Three UK fined £250,000 for customer complaints cockup
Ofcom punishes mobe operator for giving up on whingers
Three UK has been fined £250,000 by Ofcom after the mobe carrier was caught giving up on moaning customers' complaints without resolving their problems with the service.
The communications watchdog said that Three UK failed to handle some subscriber gripes in a "fair and timely manner".
Ofcom added that, during the regulator's investigation of the company, Three UK had wrongly closed unresolved complaints on its system – while some calls passing through the operator's customer service team had not been officially logged.
The probe formed part of the watchdog's monitoring and enforcement programme to crack down on providers that respond sluggishly and unfairly to complaints.
Telcos that fail to inform subscribers about the Alternative Dispute Resolution (ADR) service are also admonished by Ofcom.
In Three UK's case, the regulator said the firm failed to sufficiently make its customers aware of their consumer protection rights:
Access to ADR is free of charge to customers. Paper bills sent to Three UK customers, however, failed to mention this – a requirement on all communications providers.
During the course of the investigation, Three UK fully cooperated with Ofcom and has taken steps to ensure it is now compliant with its complaints handling obligations. Three also took steps to remedy its breaches where it could.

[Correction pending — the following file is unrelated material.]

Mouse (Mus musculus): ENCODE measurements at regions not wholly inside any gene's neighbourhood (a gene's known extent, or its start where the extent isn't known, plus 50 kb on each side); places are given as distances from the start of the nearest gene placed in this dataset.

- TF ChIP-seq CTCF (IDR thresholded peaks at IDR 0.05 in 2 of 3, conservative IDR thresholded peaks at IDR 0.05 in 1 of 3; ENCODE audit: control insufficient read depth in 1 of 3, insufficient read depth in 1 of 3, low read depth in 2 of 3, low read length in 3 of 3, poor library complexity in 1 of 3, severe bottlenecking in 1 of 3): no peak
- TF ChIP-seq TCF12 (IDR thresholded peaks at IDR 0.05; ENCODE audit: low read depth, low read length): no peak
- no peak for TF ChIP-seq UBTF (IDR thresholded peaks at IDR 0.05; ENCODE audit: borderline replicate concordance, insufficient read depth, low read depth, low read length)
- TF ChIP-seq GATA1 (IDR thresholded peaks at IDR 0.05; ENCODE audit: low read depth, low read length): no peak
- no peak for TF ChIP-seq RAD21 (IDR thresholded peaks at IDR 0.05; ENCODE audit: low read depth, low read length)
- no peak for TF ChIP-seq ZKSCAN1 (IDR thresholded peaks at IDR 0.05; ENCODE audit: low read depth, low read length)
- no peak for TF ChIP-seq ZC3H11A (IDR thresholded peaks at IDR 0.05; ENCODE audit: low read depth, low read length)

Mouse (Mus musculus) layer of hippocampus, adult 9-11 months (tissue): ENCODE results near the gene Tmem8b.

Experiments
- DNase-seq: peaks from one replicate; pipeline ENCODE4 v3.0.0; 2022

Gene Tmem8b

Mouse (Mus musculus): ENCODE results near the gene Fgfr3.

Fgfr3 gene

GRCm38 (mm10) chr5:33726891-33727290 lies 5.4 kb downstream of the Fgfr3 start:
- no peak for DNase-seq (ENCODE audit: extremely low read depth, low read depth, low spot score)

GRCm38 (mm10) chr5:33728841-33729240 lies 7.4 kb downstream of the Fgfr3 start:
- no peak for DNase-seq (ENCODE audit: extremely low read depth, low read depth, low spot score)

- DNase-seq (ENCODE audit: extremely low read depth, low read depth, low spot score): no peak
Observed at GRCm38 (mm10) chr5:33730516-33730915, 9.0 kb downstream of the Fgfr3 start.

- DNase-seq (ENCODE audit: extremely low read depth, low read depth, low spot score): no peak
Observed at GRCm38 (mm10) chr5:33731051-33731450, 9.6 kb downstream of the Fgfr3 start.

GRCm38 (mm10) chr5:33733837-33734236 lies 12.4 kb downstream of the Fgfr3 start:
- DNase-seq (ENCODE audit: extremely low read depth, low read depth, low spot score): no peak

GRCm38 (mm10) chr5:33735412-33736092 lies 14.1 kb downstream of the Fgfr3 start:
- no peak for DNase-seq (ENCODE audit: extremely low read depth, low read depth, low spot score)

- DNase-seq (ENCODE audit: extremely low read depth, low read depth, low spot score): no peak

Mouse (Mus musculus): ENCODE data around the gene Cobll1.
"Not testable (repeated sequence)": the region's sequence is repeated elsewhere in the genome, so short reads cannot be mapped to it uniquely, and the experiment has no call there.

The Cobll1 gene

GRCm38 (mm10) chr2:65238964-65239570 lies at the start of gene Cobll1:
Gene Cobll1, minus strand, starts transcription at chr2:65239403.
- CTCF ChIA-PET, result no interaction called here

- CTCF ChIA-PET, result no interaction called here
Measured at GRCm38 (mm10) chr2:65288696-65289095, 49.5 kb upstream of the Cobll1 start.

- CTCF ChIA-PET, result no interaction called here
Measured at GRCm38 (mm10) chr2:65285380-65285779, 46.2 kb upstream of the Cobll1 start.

Ofcom also noted that, although the investigation identified certain shortcomings in Three’s complaints handling processes, the harm to consumers was mitigated due to the efforts of frontline customer service staff.
Ofcom said it was satisfied that Three UK now complied fully with its complaints handling obligations. The watchdog's consumer director Claudio Pollack added:
"The [£250,000] fine imposed on Three UK takes account of the shortcomings in its complaints handling, but reflects that the harm to consumers in this case was limited."
Three UK said in a canned statement to The Register:
Ofcom identified issues with our complaints handling process back in Spring 2013.
Since then we have worked closely and openly with Ofcom to address these as part of the broader effort to improve complaint resolution, contacting all the customers that might have been impacted.
Delivering a great customer experience remains an absolute focus across the business.
In February, Ofcom said it was probing EE, after it had gathered evidence about the mobile operator under its monitoring and enforcement programme. The regulator is currently mulling whether EE had complied fully with its customer complaints-handling obligations. ®